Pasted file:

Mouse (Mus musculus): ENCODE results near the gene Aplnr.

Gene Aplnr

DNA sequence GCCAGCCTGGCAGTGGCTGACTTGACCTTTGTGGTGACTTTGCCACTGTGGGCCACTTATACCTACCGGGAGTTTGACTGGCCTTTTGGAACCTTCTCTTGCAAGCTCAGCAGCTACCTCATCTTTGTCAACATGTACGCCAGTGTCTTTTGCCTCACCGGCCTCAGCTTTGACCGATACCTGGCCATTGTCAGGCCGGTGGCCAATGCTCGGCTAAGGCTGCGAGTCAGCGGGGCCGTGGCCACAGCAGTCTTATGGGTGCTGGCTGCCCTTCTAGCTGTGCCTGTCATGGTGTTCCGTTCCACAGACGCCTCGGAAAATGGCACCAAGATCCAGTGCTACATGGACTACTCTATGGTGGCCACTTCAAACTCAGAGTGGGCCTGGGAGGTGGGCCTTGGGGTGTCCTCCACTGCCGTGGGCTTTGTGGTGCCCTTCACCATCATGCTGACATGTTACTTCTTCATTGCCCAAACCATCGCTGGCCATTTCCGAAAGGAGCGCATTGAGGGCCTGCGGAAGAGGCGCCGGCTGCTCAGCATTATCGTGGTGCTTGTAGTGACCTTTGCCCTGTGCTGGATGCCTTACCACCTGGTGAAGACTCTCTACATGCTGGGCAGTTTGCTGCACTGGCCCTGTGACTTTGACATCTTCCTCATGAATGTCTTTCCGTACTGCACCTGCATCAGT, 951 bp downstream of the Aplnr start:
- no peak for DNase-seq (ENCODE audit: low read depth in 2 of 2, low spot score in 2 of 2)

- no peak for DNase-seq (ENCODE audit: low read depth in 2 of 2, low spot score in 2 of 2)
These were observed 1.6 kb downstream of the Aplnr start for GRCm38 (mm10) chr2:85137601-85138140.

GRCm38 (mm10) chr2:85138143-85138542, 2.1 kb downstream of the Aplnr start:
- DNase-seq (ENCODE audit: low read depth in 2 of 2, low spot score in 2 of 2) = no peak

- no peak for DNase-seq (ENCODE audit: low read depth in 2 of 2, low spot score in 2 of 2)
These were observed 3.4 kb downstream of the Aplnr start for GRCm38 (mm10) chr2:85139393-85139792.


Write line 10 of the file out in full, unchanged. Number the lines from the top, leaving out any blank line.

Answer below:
These were observed 3.4 kb downstream of the Aplnr start for GRCm38 (mm10) chr2:85139393-85139792.